Canada’s Development Assistance in Syria
Until recently, Syria was like many other middle-income countries. It was relatively stable with a robust economy and popular cultural and heritage sites. It had a well-educated population and relatively strong national administrative and service delivery systems.
That picture started to change in 2011, when the current violent and widespread conflict began in Syria. The conflict has caused extensive infrastructure damage, a collapsed economy, loss of livelihoods nationwide, a social fabric torn to shreds, and hundreds of thousands of deaths and injuries. It has also led to the displacement of millions of people (more than half of all Syrians are displaced), making Syria the largest displacement crisis in the world today.
More than 13 million people inside Syria are in desperate need of humanitarian assistance; over six million of these have been internally displaced by conflict. The particularly violent and fluid nature of the conflict has dramatically affected the delivery of humanitarian assistance, rendering many communities inaccessible. These communities, lacking access to humanitarian assistance and livelihoods, are left struggling to meet their daily basic needs. Over five million Syrians have fled to neighbouring countries (notably Jordan, Lebanon and Turkey), placing immense strains on these countries.
These events have had a significant impact on the long-term development progress achieved by Syrians. By the end of 2014, Syria ranked 173 out of 183 countries on the United Nation’s Human Development Index, down from 113 out of 189 in 2010 before the conflict. And by the end of 2013, an estimated three in four Syrians were living in poverty, with 54 percent living in extreme poverty.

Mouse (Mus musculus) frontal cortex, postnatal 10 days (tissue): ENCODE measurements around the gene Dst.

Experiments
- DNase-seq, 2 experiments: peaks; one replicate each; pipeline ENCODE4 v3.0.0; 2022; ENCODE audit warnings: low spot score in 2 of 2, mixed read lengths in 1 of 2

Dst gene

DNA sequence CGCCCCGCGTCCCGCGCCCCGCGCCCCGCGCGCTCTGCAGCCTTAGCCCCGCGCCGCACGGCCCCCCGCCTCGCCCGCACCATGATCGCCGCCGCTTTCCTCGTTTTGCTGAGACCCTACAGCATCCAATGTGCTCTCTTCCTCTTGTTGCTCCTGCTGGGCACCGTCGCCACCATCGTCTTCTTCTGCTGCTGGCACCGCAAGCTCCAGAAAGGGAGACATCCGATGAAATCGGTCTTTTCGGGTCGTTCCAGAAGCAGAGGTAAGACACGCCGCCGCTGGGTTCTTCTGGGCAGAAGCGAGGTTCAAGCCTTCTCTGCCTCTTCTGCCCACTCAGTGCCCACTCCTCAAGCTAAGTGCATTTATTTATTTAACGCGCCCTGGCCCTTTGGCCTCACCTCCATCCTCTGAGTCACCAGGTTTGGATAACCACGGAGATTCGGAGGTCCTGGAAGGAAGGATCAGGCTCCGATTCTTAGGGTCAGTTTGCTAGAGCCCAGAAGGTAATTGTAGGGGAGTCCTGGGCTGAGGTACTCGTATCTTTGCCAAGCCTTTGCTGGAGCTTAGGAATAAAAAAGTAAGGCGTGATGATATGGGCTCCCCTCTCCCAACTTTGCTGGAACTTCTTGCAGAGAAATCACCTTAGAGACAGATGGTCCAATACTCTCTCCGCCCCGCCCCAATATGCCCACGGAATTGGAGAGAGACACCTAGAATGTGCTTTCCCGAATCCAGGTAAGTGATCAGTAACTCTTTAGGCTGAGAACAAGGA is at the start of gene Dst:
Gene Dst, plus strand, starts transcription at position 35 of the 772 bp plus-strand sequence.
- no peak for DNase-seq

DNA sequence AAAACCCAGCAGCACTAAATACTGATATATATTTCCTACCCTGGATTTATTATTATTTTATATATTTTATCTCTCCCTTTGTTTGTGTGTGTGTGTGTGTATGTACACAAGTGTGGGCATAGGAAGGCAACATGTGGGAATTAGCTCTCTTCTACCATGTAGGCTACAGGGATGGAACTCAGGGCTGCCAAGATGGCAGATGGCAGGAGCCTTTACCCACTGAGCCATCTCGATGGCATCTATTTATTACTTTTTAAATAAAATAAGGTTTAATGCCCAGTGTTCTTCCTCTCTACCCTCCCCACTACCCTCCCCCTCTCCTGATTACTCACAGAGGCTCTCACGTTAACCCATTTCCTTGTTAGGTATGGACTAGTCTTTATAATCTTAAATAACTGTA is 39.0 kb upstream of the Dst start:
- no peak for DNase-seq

A disproportionate number of those affected by the conflict in Syria are children and youth who have lost everything—their homes, schools, friends and often members of their families. These children and youth risk becoming a lost generation unless their rights are upheld. Some six million women and girls living in Syria also face an increased risk of violence and vulnerability to abuse and sexual exploitation because of the conflict.
Given the ongoing humanitarian crisis and the dramatic regression in the long-term development prospects facing the Syrian population—not to mention the need to prepare for the eventual reconstruction and recovery effort once hostilities cease and conditions permit—Canada is working closely with the international community to deliver crucial assistance that addresses the immediate, medium- and longer-term needs of the Syrian people.
Earlier this year, Prime Minister Justin Trudeau announced Canada’s new strategy to address the ongoing crises in Iraq and Syria, including further increases over the next three years to Canada’s security, stabilization, and humanitarian and development assistance. Complementing Canada’s humanitarian assistance, Canada’s bilateral development assistance will help to retain and build skills, systems and community cohesion inside Syria by enhancing livelihoods— particularly for women and youth—and by supporting the delivery of basic services (e.g. education, water, health). These efforts will help to strengthen the resilience of individuals, communities and systems to withstand the crisis and be well-positioned to contribute to Syria’s eventual reconstruction and recovery.
- Households and communities have more opportunities to earn an income and provide for their families.
- Households and communities have better access to basic services to help them cope with the effects of the conflict.
Achievements in bilateral development assistance programming
- More than 8,000 individuals received community-based psychosocial support to help cope with the effects of the conflict.
- 1,038 livestock farmers were supplied with veterinary kits to improve their livelihoods.
- Eight new early learning centres became operational, employing 113 teachers and providing access to education for over 1,500 vulnerable children.
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